2. During the introductory stage of the WebQuest, it can be very helpful to point out three types of student examples: exemplary, acceptable, and unacceptable. The range between exemplary and acceptable work may be great and will spur the students to strive for excellence, while the demonstration of what constitutes unacceptable work will set clear minimum standards for all to achieve. The goal is for all students to have a good experience of the project.
1. This step allows for reflection by the students and summation by the teacher.
2. Setting aside time for discussion of possible extensions and applications of the lesson honors the constructivist principle: "We learn by doing -- but we learn even better by talking about what we did."
3. During the concluding section of a WebQuest, you can encourage your students to suggest ways of doing things differently to improve the lesson.
Teacher Page:(Remember, the audience for this document is other teachers, not students)
The teacher's page section of a WebQuest provides additional information to any teacher who might want to use your WebQuest in their own classroom. This page is helpful in providing data needed for lesson plans. It should include:
1. A brief explanation of the WebQuest. Ex. What are the student's researching?
2. The selected Georgia Performance standard and grade level for the designed WebQuest.
3. A list of the prerequisites and materials needed for the WebQuest.
4. What skills does a teacher need in order to pull this lesson off? Is it easy enough for a novice teacher? Does it require some experience with directing debates or role plays, for example?
5. List here the sources of any images, music or text that you're using (with permission, of course). Provide links back to the original source. Say thanks to anyone who provided resources, help or inspiration.
6. Include this: "We all benefit by being generous with our work. Permission is hereby granted for other educators to copy this WebQuest, update or otherwise modify it, and post it elsewhere provided that the original author's name is retained along with a link back to the original URL of this WebQuest. On the line after the original author's name, you may add Modified by (your name) on (date)."
In Summary a WebQuest is:
1. A clear, concise introduction that provides necessary information and sets up the activity.
2. An interesting and concrete central task.
3. A collection of information resources needed.
4. A step-by-step description of the process to be used for the task.
5. Guidelines on how to organize the information acquired (questions that should be answered, etc.); this will be the backbone for the Web site students create.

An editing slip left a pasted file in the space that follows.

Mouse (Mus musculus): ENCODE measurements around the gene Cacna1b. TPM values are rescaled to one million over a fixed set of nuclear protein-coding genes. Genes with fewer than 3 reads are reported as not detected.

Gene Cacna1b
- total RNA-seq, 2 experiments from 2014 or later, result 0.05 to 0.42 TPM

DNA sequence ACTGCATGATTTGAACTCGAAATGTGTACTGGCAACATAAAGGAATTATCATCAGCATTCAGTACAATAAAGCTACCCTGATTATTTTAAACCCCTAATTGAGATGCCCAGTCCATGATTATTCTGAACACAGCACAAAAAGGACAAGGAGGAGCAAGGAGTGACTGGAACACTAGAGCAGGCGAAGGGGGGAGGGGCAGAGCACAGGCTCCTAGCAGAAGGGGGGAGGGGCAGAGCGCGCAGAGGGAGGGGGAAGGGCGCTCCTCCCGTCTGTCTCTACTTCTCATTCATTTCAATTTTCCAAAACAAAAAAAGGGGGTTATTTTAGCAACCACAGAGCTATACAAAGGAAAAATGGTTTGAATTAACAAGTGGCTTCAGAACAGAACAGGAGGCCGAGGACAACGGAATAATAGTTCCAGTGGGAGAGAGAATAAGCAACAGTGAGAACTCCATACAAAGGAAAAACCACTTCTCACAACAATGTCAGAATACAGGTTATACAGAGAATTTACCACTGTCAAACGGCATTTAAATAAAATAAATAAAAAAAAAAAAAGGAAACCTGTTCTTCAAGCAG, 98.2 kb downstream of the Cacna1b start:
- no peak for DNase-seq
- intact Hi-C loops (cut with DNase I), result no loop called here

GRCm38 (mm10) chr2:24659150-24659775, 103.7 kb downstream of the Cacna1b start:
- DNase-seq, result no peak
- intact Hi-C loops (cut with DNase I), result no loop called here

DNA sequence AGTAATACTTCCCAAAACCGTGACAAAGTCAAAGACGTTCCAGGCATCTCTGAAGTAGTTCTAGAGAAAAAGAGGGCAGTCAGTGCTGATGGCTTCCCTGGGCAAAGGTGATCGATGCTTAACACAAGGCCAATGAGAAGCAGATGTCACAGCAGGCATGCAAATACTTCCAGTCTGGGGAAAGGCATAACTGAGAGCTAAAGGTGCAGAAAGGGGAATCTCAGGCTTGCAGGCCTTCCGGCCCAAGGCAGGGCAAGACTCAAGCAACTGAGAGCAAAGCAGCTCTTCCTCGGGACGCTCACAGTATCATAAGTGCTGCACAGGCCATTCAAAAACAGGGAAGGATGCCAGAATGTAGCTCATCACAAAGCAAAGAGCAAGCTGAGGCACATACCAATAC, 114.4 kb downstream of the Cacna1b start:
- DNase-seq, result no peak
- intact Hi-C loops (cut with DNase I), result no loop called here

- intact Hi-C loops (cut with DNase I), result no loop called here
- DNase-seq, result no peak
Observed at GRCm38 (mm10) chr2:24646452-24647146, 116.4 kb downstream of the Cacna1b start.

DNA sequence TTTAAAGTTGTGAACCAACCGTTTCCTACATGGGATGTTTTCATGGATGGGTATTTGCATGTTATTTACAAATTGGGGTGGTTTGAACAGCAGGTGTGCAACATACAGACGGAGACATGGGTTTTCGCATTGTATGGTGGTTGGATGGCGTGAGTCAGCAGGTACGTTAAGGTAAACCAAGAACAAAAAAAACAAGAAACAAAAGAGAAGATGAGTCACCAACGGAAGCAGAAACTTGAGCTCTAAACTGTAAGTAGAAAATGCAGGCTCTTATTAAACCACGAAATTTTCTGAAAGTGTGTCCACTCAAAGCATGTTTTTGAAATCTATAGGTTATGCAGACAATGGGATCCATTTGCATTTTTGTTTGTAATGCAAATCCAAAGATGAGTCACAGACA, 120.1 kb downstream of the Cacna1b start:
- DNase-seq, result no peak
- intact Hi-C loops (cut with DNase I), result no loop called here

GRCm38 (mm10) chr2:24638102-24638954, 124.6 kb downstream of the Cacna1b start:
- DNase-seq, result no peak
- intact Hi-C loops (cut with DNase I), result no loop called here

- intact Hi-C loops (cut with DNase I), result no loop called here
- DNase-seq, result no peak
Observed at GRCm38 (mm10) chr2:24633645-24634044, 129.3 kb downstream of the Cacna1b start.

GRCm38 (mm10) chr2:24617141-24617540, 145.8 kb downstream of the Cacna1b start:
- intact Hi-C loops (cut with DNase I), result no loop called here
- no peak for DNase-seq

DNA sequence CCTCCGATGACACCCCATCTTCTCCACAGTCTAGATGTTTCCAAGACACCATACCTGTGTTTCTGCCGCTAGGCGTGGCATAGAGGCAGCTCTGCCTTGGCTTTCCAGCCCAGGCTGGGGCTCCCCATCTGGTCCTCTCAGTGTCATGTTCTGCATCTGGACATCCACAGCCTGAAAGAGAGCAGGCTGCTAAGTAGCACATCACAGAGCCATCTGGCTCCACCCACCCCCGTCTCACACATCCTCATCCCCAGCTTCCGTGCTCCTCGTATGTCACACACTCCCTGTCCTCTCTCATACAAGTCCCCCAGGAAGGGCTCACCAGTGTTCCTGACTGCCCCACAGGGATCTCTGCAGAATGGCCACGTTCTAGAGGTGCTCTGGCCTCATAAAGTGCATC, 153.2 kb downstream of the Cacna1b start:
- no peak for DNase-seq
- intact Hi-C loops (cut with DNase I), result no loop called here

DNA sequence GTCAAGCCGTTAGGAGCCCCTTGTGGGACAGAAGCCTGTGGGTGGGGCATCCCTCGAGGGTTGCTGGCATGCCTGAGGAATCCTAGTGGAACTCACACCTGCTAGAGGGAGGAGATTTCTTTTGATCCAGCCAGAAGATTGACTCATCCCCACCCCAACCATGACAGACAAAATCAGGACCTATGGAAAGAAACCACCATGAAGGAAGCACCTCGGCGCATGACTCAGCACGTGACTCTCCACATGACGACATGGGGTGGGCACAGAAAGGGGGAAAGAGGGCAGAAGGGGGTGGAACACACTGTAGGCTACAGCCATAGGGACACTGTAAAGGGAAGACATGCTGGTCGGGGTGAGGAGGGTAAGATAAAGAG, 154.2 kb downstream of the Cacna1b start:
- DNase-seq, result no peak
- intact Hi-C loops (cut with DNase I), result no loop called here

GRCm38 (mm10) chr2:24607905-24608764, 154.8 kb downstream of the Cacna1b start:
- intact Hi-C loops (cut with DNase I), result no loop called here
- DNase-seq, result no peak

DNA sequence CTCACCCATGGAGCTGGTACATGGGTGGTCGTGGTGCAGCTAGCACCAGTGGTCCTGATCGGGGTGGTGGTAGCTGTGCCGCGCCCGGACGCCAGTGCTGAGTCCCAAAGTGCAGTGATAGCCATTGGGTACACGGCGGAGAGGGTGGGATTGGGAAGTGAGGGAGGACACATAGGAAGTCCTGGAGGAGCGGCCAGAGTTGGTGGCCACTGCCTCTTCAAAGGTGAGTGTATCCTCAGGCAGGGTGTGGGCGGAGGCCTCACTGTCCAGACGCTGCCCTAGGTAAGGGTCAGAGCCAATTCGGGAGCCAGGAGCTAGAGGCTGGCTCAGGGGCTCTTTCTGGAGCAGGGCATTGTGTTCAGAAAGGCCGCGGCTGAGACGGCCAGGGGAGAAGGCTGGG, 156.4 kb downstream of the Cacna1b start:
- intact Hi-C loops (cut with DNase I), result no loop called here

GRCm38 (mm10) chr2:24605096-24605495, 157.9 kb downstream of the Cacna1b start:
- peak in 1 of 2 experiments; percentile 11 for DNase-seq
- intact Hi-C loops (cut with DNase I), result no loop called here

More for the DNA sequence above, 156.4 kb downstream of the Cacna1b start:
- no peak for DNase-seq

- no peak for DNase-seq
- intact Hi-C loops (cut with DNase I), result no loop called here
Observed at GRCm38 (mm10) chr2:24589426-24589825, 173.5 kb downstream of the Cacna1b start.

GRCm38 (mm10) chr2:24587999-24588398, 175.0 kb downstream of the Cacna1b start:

6. A closing lesson that reviews what the students have learned and how it can be brought to bear on other subjects.
7. The teacher resources page includes the standards that are addressed, the appropriate grade level and directions on how the teacher can use the webquest for their classroom.
Some Thoughts About WebQuests
Building Blocks of a Webquest
The Webquest Design Process
Taxonomy of WebQuest Tasks
Concept to Classroom
Bernie Dodge's Top WebQuests
Middle School WebQuest Matrix
George Mason Univ. WebQuests
Maryland Tech Academy WebQuests
Here are some questions to consider as you are working on your WebQuest (you do not need to turn in responses to these questions):
*Is your WebQuest topic authentic in order to engage your students?
*Is your WebQuest task challenging and doable?
*Do your learners need to think independently and critically during the WebQuest activity?
*Is collaboration between your students important for the successful completion of the WebQuest?
*What scaffolds (visual organizers, software tools, prompting questions and suggestions) are provided in your WebQuest?
Before Monday's class:
- You should have already found a partner for your WebQuest project.
- You'll want to identify your WebQuest topic. Use this websiteto help you in the selection process. It may be related to work you have already done in our class or work you are currently completing in other courses. It could even be something completely new in your content area. After you have some ideas together, review the WebQuest assignment so that you are clear on what is expected.
Spend the majority class time working on your WebQuest, making sure to check the project description and rubric to ensure you are including all required elements. Have at least 1/4 of your WebQuest completed by Wednesday's class.